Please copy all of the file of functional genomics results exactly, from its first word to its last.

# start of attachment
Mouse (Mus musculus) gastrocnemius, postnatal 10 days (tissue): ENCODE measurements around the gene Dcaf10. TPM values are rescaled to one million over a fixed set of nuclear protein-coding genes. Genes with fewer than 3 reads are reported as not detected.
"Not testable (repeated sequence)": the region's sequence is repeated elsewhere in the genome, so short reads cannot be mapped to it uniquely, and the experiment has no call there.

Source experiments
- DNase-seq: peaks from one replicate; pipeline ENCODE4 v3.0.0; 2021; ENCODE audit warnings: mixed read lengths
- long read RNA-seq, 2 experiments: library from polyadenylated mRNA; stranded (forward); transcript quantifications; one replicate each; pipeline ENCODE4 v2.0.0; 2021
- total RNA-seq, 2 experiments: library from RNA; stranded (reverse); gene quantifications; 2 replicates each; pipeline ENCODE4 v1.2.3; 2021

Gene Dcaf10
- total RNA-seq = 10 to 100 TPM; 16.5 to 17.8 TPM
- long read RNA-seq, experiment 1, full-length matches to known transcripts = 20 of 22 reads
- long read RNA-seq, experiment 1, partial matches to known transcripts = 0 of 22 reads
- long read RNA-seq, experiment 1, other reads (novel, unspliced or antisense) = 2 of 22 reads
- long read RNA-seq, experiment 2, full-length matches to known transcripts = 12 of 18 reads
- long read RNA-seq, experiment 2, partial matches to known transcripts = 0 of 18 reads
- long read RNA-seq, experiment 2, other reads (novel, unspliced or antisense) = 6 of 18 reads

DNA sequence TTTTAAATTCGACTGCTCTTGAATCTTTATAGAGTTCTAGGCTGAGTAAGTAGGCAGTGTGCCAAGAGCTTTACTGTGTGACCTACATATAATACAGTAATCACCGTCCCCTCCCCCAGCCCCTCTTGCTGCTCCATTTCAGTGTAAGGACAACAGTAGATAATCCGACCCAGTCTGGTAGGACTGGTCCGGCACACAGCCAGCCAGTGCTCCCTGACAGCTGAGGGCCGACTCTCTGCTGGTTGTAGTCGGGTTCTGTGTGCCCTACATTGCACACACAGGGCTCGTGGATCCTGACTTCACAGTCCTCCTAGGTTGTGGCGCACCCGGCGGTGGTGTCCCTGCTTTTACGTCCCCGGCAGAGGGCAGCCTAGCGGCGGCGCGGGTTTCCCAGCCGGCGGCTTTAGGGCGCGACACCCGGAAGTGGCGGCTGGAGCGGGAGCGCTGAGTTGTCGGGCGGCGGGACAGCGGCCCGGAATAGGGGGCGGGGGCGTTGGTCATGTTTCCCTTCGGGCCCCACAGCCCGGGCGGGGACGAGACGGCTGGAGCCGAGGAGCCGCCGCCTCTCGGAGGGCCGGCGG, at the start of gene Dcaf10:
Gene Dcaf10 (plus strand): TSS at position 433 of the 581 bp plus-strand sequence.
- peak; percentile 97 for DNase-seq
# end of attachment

Mouse (Mus musculus) gastrocnemius, postnatal 10 days (tissue): ENCODE measurements around the gene Dcaf10. TPM values are rescaled to one million over a fixed set of nuclear protein-coding genes. Genes with fewer than 3 reads are reported as not detected.
"Not testable (repeated sequence)": the region's sequence is repeated elsewhere in the genome, so short reads cannot be mapped to it uniquely, and the experiment has no call there.

Source experiments
- DNase-seq: peaks from one replicate; pipeline ENCODE4 v3.0.0; 2021; ENCODE audit warnings: mixed read lengths
- long read RNA-seq, 2 experiments: library from polyadenylated mRNA; stranded (forward); transcript quantifications; one replicate each; pipeline ENCODE4 v2.0.0; 2021
- total RNA-seq, 2 experiments: library from RNA; stranded (reverse); gene quantifications; 2 replicates each; pipeline ENCODE4 v1.2.3; 2021

Gene Dcaf10
- total RNA-seq = 10 to 100 TPM; 16.5 to 17.8 TPM
- long read RNA-seq, experiment 1, full-length matches to known transcripts = 20 of 22 reads
- long read RNA-seq, experiment 1, partial matches to known transcripts = 0 of 22 reads
- long read RNA-seq, experiment 1, other reads (novel, unspliced or antisense) = 2 of 22 reads
- long read RNA-seq, experiment 2, full-length matches to known transcripts = 12 of 18 reads
- long read RNA-seq, experiment 2, partial matches to known transcripts = 0 of 18 reads
- long read RNA-seq, experiment 2, other reads (novel, unspliced or antisense) = 6 of 18 reads

DNA sequence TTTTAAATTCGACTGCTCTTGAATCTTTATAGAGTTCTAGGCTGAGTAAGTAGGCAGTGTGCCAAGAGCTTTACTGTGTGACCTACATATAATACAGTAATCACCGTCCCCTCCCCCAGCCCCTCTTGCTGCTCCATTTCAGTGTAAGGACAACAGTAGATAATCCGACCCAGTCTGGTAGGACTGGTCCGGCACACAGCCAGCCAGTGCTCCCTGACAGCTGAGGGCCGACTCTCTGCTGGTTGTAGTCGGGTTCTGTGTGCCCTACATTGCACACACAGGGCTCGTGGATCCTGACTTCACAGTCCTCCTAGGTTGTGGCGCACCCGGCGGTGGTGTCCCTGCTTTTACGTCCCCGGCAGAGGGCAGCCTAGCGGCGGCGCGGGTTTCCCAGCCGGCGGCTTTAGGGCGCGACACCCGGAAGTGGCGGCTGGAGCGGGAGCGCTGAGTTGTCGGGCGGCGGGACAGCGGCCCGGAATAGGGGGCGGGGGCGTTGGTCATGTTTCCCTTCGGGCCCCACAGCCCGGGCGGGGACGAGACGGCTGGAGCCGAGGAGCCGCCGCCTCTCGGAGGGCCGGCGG, at the start of gene Dcaf10:
Gene Dcaf10 (plus strand): TSS at position 433 of the 581 bp plus-strand sequence.
- peak; percentile 97 for DNase-seq